Small business marketing – 3 things to avoid

By marketing in this particular case I am referring to promotion which is  just a small but highly visible part of marketing.

In a nutshell, promotion shouldn’t be about telling people what you do it is about engaging with them and telling them why they should engage with you.

From extensive work with businesses both large and small a common theme is  that they view promotion from inside the product or service whereas you really should try to view it from inside your target’s head.

The 3 most common and avoidable errors in promotional marketing are:

 

Describing your job:

 

If I want my books done or some tax advice I will look for an accountant. If I have a dripping pipe or a faulty boiler I will call a plumber.

 

Similarly, if you are a plumber or an accountant I will have broadly surmised what your job is, so giving me a list of things that plumbers or accountants do won’t engage me, nor will it really inform me. At worst it will bore me.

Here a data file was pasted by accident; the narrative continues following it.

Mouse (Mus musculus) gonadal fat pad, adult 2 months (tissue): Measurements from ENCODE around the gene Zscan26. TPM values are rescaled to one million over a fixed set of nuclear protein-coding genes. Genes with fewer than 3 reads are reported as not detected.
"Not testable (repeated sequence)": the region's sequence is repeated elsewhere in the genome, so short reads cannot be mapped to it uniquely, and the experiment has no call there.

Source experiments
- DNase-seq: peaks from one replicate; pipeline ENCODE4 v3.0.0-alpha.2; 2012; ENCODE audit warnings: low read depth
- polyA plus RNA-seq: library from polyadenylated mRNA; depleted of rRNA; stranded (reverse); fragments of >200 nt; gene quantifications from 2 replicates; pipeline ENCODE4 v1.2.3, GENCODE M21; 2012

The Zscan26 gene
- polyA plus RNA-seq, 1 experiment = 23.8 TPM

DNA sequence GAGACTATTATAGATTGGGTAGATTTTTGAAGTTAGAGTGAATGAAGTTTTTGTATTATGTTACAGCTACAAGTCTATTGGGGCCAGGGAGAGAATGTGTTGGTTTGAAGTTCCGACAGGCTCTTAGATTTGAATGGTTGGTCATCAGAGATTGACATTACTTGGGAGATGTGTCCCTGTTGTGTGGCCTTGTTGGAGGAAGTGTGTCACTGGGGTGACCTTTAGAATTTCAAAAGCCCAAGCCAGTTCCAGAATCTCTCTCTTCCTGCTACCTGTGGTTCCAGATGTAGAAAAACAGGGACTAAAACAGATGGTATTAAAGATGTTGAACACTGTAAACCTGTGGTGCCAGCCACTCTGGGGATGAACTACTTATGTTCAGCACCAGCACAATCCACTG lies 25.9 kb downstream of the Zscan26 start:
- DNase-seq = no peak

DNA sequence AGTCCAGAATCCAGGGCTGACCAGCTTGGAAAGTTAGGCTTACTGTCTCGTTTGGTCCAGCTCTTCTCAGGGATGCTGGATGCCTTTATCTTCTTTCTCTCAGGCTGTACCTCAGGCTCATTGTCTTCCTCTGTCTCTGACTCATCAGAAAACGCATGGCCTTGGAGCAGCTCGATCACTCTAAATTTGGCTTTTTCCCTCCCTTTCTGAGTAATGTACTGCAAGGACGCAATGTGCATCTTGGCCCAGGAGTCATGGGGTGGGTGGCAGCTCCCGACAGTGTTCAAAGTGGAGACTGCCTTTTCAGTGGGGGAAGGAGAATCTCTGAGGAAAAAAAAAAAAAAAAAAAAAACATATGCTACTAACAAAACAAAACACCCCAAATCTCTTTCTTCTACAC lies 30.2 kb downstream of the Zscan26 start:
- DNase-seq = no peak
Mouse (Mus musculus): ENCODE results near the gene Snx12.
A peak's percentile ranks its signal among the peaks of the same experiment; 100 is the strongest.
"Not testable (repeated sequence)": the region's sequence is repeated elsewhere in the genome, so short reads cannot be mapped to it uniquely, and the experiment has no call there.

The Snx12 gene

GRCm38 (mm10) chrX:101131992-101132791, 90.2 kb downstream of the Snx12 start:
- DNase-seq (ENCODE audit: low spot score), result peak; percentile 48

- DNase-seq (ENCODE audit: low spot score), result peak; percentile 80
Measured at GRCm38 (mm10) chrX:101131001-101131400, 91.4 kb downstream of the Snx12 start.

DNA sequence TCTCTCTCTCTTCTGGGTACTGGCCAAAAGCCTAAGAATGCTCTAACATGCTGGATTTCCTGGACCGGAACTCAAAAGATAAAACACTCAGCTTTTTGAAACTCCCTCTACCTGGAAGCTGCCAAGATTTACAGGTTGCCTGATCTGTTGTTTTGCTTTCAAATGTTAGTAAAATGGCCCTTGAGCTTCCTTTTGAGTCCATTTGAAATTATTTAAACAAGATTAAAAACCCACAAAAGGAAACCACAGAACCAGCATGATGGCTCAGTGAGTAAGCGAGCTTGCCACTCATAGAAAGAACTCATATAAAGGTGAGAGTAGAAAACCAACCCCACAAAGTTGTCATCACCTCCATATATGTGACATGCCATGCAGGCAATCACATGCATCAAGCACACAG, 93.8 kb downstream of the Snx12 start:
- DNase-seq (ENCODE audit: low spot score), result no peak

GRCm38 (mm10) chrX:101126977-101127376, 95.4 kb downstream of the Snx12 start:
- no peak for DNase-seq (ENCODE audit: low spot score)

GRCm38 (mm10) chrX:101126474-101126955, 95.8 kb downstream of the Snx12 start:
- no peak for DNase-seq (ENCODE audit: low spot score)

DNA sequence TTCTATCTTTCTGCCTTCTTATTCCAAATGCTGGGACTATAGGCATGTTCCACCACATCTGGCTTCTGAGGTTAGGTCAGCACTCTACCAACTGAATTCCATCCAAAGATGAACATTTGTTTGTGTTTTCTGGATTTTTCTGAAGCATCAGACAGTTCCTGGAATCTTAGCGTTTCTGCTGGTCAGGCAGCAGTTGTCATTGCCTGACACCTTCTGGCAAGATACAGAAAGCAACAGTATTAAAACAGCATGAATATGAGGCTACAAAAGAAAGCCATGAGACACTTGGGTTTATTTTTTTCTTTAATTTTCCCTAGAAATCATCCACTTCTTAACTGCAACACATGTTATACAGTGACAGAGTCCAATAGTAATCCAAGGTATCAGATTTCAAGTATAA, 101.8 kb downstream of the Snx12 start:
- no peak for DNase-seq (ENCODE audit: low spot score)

If, on the other hand you have a specialist area or are fundamentally different from other plumbers or accountants, that is what we need to be talking about. With specific relevance to me.

 

Meeting minimum expectations:

 

My minimum expectation from anyone I take on to do a job is that they will be reliable and trustworthy. By telling me that you meet that minimum expectation does little to reassure me and might even alarm me.

If you do social media the minimum expectation is that you will get my profile noticed, that you will get me followers or whatever.

What I really need to know is how that will help me? What is the outcome for me?

 

Giving too much information:

 

Too much information – even good information reduces the desire to engage. At the extreme, if you have answered all of my questions why do I need to call you?

Looking at a page full of script is off-putting, rather than getting your prospect to take it all in, there is a very real chance that they will take none of it in.

Ideally, you need to give me just enough information and incentive to take me to the next step.

 

In conclusion it pays to remember that however enthusiastic you are about your product or service – your audience almost certainly isn’t – what they are interested in is the outcome for them.

 

Keep it short & sweet!